Tunisia Travel Alerts and Warnings

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For the latest travel warnings and alerts around the world, read about lockdowns and border restrictions.

How are coronavirus (COVID-19) restrictions affecting international travel to Tunisia? Find out about quarantine and testing requirements before you make any plans.

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Coronavirus (COVID-19) travel restrictions in Tunisia – updated 13 October, 2020

From 27 June, borders reopened to international travelers. Countries have been categorized as red (high), orange (medium) or green (low) depending on the COVID-19 risk, and depending on where you are traveling from, restrictions may apply to you. The list of countries will be updated weekly here on the Tunisian Ministry of Public Health website.

  • All visitors to Tunisia, regardless of where you are arriving from, must take a PCR test before travel, and the results must not exceed 72 hours before departure (or 120 hours upon arrival)
  • All travelers must fill out an online form
  • Foreign nationals traveling from green (low risk) countries may be subject to testing on arrival if symptoms are displayed, and are recommended to self-isolate for 7 days
  • Foreign nationals traveling from orange (medium risk) countries are obligated to self isolate for 7 days, and will be tested for COVID-19 between the 5th and 7th day from their date of arrival in Tunisia
  • Travelers from red (high risk) countries are banned from entering Tunisia, unless they are Tunisian nationals or hold residency in Tunisia (subject to entry conditions).

Face masks are mandatory in public spaces, and social distancing measures continue to apply. Be prepared for restrictions to be imposed with little notice if cases of COVID-19 spike, and follow the advice of your government's travel advice before booking a trip.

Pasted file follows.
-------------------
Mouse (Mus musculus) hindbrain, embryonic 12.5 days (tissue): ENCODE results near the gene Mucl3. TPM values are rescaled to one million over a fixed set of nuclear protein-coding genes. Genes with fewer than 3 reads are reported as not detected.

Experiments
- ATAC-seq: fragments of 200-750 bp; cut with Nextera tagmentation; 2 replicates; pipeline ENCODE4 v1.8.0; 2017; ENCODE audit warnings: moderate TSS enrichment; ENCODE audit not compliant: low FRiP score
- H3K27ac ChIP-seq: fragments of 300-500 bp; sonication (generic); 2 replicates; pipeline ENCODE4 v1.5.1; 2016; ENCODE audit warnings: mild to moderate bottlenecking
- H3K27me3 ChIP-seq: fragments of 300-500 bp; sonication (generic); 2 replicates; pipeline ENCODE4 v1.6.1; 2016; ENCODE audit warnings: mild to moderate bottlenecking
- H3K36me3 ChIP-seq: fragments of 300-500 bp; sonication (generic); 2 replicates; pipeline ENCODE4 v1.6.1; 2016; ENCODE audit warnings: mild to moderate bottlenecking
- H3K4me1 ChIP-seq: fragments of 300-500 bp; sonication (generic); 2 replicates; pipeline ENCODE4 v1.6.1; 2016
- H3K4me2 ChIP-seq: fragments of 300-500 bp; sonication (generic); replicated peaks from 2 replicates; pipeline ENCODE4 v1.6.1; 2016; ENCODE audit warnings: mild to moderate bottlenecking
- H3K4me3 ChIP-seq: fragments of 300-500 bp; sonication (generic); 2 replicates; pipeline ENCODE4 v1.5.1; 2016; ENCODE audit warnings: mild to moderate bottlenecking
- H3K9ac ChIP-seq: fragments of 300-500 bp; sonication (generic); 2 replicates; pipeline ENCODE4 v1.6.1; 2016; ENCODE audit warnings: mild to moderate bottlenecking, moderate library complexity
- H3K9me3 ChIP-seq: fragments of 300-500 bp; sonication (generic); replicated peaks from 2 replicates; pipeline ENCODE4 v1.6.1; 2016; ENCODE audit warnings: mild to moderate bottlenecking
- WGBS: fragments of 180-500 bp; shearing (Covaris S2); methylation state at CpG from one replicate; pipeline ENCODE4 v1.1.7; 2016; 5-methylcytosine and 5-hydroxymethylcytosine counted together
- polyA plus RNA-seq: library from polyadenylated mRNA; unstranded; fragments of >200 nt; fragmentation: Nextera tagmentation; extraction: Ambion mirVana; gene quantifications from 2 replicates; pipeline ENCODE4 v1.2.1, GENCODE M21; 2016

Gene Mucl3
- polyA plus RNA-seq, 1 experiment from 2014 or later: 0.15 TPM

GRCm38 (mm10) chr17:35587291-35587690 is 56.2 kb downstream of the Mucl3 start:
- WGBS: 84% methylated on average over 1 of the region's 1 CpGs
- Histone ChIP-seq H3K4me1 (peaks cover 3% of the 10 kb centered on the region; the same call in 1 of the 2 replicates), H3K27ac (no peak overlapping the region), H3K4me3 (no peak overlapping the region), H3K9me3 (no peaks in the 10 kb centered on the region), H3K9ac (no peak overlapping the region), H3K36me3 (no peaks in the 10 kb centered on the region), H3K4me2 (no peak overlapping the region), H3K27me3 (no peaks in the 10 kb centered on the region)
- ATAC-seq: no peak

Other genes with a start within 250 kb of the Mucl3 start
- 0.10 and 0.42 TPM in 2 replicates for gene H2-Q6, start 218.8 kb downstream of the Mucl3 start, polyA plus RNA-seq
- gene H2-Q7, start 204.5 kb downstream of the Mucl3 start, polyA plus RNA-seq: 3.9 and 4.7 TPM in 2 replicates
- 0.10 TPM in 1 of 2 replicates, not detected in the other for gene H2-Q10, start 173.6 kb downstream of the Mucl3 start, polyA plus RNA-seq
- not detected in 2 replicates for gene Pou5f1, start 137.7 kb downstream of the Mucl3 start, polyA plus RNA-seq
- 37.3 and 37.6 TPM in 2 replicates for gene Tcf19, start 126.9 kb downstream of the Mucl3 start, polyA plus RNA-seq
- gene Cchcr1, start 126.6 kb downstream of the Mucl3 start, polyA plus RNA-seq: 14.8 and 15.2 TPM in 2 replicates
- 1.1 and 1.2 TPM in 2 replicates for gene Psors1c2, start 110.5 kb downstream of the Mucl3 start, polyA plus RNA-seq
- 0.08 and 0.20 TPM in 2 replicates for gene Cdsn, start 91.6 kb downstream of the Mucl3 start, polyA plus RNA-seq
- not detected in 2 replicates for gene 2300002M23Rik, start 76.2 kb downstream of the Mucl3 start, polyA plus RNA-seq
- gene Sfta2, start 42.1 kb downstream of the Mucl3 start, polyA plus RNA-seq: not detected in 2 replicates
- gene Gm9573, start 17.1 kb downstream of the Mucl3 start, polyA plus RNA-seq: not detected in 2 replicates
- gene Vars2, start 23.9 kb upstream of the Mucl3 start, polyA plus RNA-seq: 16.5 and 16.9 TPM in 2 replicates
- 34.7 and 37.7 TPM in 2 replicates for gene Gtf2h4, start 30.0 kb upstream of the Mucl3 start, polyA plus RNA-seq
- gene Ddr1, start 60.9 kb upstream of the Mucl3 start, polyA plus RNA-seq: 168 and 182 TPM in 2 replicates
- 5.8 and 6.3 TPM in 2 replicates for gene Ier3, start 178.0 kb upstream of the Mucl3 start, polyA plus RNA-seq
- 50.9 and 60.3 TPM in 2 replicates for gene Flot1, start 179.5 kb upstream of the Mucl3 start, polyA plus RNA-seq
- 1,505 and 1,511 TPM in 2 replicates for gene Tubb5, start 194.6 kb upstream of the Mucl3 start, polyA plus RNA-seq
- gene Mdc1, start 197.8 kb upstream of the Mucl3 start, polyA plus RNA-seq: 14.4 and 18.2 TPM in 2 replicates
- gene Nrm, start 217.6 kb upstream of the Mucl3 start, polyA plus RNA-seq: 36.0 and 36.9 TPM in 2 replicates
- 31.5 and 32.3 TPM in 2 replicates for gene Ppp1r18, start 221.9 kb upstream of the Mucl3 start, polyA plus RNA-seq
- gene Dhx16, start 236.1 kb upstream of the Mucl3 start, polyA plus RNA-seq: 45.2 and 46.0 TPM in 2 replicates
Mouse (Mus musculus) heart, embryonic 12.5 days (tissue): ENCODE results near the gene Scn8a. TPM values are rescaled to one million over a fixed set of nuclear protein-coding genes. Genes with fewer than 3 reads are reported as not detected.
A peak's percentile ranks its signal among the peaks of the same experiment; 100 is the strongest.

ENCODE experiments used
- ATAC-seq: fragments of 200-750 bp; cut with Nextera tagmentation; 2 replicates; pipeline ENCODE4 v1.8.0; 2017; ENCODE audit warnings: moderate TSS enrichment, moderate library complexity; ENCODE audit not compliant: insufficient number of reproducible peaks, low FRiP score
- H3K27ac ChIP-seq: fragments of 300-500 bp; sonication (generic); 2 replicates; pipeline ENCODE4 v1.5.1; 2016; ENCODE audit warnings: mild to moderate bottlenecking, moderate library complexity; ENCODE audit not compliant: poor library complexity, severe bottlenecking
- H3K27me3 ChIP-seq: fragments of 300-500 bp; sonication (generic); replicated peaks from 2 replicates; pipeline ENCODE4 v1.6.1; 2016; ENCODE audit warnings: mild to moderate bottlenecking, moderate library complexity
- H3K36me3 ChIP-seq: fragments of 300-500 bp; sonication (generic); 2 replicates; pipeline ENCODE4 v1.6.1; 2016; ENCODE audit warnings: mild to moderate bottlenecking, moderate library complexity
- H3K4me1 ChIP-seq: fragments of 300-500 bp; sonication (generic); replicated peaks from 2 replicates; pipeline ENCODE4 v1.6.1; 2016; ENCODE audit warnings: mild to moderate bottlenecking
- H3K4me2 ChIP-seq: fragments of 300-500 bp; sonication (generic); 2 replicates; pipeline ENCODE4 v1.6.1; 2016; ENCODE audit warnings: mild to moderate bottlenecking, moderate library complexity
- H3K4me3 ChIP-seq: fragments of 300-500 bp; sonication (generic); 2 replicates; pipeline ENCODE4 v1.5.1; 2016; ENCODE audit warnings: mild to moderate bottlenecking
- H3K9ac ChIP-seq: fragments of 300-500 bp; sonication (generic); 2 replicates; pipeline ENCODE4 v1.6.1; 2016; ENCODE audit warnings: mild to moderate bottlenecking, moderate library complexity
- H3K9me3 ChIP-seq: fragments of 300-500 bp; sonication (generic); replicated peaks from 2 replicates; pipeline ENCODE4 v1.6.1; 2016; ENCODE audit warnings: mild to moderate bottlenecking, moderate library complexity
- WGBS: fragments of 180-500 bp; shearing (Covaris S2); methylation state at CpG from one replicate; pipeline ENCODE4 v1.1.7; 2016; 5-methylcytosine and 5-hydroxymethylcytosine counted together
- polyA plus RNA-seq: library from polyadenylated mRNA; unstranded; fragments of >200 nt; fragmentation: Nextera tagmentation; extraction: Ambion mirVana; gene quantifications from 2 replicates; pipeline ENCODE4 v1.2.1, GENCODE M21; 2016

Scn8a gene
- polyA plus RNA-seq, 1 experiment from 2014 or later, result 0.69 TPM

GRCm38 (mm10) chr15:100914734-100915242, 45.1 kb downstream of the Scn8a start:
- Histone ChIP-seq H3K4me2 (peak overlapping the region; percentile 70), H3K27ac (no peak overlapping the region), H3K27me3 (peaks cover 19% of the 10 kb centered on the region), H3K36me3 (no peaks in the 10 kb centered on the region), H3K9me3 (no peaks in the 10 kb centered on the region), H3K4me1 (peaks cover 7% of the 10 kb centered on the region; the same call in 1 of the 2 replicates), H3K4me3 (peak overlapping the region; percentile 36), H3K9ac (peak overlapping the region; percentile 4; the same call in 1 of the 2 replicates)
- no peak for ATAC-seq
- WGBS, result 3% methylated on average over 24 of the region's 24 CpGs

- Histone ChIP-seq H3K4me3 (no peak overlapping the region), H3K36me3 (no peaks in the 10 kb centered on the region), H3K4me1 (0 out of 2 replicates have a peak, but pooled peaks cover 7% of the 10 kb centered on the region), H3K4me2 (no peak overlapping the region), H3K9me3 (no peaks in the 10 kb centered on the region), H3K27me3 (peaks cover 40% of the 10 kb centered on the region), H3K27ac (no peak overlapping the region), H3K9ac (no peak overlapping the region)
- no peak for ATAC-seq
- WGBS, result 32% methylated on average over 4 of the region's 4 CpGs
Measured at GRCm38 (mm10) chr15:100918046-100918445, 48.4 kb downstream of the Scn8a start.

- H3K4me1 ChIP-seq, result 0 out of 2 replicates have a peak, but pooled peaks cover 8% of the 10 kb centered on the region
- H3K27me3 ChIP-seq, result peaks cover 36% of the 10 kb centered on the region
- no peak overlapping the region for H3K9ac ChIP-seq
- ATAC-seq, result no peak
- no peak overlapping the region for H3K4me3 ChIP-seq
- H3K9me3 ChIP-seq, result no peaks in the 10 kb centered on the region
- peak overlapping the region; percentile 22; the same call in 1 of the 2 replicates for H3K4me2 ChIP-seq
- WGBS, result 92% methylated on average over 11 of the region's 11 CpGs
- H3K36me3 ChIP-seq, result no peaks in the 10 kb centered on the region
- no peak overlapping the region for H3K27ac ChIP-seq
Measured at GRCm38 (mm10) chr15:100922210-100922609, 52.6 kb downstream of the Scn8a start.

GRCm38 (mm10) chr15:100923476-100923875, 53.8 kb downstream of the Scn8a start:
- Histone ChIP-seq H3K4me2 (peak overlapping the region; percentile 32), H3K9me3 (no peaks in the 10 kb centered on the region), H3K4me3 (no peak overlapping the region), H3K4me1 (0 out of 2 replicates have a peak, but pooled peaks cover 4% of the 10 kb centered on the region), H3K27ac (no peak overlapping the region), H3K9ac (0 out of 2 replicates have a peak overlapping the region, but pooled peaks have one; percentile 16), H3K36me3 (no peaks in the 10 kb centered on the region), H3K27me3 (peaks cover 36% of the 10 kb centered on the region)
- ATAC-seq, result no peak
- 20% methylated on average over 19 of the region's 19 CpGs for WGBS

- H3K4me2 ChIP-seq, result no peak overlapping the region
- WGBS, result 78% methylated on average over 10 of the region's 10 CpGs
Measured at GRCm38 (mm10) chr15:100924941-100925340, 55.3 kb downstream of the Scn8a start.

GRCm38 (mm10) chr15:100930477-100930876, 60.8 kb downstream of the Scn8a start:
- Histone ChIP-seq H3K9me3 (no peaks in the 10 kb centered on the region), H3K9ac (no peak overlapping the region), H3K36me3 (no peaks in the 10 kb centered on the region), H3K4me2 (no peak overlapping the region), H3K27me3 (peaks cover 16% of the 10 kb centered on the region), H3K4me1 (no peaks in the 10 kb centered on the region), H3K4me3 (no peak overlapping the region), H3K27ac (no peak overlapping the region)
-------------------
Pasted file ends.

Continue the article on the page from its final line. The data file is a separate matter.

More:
Wondering how your travel insurance might be affected by the COVID-19 outbreak? Find answers to some of our common questions about COVID-19.

Previous travel alerts for Tunisia

State of Emergency - October 2018

Since the country was impacted by several terror related incidents in June 2015; the Tunisian government declared a state of emergency which has been extended several times. In early October 2018. the government extended it by a month. 

Is It Safe to Go to Tunisia?

How safe is Tunisia for travelers? Travel writer, Sarah Woods, answers questions about crime, etiquette and safety for families and LGBTQ+ visitors.

Ultimately, it's up to you to research and weigh up any potential risks before traveling to any country. And always consider your government's travel advice.

What to do in a Terror Attack

Make yourself aware of a few tips on what to do if you're unfortunate enough to be caught up in a terror attack.

  • Stay within the confines of your residence or accommodation
  • Do not go out into the public streets
  • Be alert to local news developments
  • Adhere to any imposed curfews or security restrictions